This marks the second Koussevitzky commission for composer Stephen Hartke, whose “Violin Concerto” was written for the foundations and the Albany Symphony Orchestra in 1991. Hartke will write a new concerto grosso, inspired by Bach’s Brandenburg Concertos, for the Orpheus Chamber Orchestra. A native of Orange, N.J., Hartke is professor of composition at the University of Southern California. He holds degrees from Yale University, the University of Pennsylvania and the University of California at Santa Barbara. His works have been commissioned by major orchestras and ensembles such as the Chamber Music Society of Lincoln Center, the Los Angeles Chamber Orchestra, the National Symphony Orchestra and the New York Philharmonic. Recordings of his music are available on CRI, EMI Classics, Naxos and New World Records.

Chinese-born composer Jing Jing Luo will write a new work for Music from China, a New York ensemble that specializes in the performance of traditional and contemporary Chinese works. She received her undergraduate degree in Shanghai prior to earning graduate degrees from the New Englansd Conservatory and the State University of New York at Stony Brook. Luo has been honored with fellowships from the Asian Council on the Arts, the New York Foundation for the Arts and the Ford and Rockefeller foundations. Among her other commissions, distributed and published by Subito Music Corporation, are works for the Beijing Symphony, China Central Philharmonic, China Opera House Symphony, Cleveland Chamber Symphony, San Francisco Women’s Philharmonic, EarPlay ensemble and Philadelphia’s Network for New Music.

The foundations join with the Philadelphia-based Network for New Music to commission a piece for voice and chamber ensemble by Bernard Rands. Rands received two previous Koussevitzky commissions – one in 1983 for his orchestral “Suite No. 2” (“Le Tambourin”) and the other in 1994 for “Canzoni,” written for the Philadelphia Orchestra, where he served as composer-in-residence for seven years. Among his recent commissions are those from the Boston Symphony, Chicago Symphony, Los Angeles Philharmonic and New York Philharmonic orchestras. Rands, who is professor of music at Harvard University, is a member of the American Academy of Arts and Letters. His works are published exclusively by EAM/Helicon. A Pulitzer Prize winner, Rands is originally from England and settled in the United States in 1975.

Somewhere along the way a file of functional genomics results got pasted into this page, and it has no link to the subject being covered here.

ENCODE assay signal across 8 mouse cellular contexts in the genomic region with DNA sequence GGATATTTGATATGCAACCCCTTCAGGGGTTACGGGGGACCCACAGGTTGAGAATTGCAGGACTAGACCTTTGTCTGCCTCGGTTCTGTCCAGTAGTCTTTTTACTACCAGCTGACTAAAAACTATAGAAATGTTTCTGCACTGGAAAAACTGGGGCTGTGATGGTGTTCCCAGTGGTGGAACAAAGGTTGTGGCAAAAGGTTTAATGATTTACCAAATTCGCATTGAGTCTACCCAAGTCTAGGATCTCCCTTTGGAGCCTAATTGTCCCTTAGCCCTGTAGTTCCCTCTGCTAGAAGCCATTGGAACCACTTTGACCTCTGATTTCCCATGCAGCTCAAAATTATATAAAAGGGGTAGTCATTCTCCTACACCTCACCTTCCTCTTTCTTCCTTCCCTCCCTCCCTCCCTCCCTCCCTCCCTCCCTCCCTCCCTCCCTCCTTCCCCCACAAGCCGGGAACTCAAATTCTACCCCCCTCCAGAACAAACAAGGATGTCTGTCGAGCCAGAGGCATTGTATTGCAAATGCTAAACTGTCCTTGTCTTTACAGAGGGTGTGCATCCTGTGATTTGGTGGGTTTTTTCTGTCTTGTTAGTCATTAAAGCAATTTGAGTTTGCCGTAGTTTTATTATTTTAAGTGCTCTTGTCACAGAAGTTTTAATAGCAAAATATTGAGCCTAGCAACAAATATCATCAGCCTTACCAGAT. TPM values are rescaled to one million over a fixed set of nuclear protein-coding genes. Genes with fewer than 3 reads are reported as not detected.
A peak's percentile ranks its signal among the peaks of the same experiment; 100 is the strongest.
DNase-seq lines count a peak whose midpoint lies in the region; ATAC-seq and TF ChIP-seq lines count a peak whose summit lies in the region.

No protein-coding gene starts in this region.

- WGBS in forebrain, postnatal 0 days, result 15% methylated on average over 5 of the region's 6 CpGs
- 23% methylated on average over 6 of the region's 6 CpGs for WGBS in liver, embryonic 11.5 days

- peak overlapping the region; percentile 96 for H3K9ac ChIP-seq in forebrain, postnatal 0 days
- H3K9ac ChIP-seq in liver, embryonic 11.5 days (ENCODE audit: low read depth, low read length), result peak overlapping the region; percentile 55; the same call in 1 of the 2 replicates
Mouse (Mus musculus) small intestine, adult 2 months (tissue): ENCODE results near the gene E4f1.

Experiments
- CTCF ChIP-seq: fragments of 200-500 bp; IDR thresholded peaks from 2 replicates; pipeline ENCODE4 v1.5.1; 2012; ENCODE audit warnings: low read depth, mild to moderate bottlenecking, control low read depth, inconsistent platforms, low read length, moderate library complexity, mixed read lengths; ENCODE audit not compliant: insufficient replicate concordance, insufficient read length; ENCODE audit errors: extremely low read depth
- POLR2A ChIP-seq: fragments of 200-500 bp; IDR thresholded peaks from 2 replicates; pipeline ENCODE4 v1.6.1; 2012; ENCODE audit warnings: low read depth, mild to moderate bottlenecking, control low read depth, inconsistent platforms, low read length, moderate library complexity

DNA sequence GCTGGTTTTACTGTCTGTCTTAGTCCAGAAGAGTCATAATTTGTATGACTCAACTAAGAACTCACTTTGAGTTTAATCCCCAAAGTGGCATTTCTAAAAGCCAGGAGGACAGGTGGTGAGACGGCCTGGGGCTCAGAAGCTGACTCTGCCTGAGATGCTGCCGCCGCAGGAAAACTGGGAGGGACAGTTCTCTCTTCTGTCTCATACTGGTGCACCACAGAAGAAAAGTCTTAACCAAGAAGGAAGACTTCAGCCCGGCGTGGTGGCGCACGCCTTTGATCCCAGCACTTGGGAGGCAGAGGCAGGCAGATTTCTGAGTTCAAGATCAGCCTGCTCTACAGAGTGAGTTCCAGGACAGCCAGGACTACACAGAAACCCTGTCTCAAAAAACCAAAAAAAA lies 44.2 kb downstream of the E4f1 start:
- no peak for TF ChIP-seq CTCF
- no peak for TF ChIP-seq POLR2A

Composer Roger Reynolds is commissioned by the foundations and the Los Angeles Philharmonic New Music Group to write a new work for chamber ensemble. Educated in music and science at the University of Michigan, he is professor of music at the University of California at San Diego, where he became founding director of the Center for Music Experiment (now the Center for Research for Computing in the Arts). He received the Pulitzer Prize in 1989 for “Whispers Out of Time” for string orchestra. Other honors have come from the National Institute of Arts and Letters and the National Endowment for the Arts. Reynolds has published four books, including “Form and Method: Composing Music” (Routledge), a detailed treatment of his compositional approach.